It may be a mouthful to say, but Llanfairpwllgwyngyllgogerychwyrndrobwlll­lantysiliogogogoch in north west Wales was one of the warmest places in the UK today.

The small Welsh village of Llanfairpwllgwyngyllgogerychwyrndrobwllllantysiliogogogoch is likely no stranger to confusion or even fear at the sight of its incredibly long name –a name so long it threatens to destroy our website itself. (Sorry mobile users.) But that was no problem for Liam Dutton, a weatherman for Britain’s Channel 4 News who had no trouble with the cumbersome name, rattling it off with aplomb.

It seems Dutton is Welsh, which makes the feat slightly less incredible, but to get through a word of this size without a pause or a stumble is still some elite level pronunciation. This word is so long you have to take a nap in the middle of it. This word is so long it looks like the result of a cat sitting on a keyboard for several minutes.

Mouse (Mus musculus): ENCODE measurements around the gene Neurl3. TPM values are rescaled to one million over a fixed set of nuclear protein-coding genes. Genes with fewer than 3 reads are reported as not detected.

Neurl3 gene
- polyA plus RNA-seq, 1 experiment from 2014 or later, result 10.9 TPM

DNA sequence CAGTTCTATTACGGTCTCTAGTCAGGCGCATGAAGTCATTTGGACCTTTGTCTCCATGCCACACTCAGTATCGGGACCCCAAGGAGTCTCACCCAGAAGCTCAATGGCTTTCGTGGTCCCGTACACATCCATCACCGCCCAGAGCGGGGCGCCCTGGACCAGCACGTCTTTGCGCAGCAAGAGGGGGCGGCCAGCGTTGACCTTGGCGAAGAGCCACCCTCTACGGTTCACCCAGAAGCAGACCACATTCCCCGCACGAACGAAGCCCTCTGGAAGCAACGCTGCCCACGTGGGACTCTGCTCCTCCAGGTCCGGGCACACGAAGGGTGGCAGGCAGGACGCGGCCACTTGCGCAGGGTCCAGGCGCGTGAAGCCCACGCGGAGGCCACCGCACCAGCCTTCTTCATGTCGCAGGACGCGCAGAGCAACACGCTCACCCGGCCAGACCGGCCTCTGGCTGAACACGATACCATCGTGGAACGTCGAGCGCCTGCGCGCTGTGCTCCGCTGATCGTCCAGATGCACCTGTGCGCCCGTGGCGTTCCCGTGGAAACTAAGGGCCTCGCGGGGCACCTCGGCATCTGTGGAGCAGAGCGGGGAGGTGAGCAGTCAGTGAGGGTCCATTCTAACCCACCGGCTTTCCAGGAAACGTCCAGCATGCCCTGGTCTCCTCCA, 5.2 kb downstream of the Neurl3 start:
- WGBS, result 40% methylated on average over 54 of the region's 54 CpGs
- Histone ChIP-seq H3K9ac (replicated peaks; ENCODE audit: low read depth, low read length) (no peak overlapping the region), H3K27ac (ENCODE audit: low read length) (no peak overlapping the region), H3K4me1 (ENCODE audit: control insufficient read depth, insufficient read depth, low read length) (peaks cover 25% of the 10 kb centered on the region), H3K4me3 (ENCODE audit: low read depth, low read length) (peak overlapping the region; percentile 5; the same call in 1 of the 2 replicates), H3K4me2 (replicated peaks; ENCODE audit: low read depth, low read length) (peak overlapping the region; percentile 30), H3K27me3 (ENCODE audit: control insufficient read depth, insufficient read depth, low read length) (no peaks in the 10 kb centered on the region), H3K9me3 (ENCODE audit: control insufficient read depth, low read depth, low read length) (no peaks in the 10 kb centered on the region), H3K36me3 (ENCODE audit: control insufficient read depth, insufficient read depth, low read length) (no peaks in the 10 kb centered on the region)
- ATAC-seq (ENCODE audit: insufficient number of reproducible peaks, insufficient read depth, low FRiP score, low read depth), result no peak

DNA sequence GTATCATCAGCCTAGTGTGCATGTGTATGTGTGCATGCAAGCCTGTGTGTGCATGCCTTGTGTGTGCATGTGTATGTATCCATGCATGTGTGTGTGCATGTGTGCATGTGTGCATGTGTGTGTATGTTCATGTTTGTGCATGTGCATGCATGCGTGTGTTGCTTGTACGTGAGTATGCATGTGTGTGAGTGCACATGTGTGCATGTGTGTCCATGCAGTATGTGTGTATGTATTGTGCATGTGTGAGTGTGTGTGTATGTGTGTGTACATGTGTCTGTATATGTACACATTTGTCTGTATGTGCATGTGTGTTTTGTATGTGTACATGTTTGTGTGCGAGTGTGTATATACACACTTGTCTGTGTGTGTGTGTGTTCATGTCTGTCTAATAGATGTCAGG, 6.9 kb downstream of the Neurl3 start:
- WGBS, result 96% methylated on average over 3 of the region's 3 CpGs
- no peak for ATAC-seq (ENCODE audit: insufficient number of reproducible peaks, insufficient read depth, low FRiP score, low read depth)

It’s tempting to assume that the 58-letter name harkens back to a time when names had to be so accurate that they could act detailed maps to finding a place since it translates to “Saint Mary’s Church in the hollow of the white hazel near a rapid whirlpool and the Church of St. Tysilio of the red cave.” But, according to Wikipedia, the town adopted its overlong moniker in the 1860s as a promotional stunt in order to claim the longest place name in Europe.

Nevertheless the residents of Llanfairpwllgwyngyllgogerychwyrndrobwllllantysiliogogogoch, who are presumably known as Llanfairpwllgwyngyllgogerychwyrndrobwllllantysiliogogogochers seem quite proud of their town name’s impressive length, with their website proudly proclaiming itself “The longest URL on the Web!”

Congratulations guys that’s really….something.

[Huffington Post]

This reporter Is A Verbal Ninja – Now The Weather For Llanfairpwllgwyngyllgogerychwyrndrobwllllantysiliogogogoch

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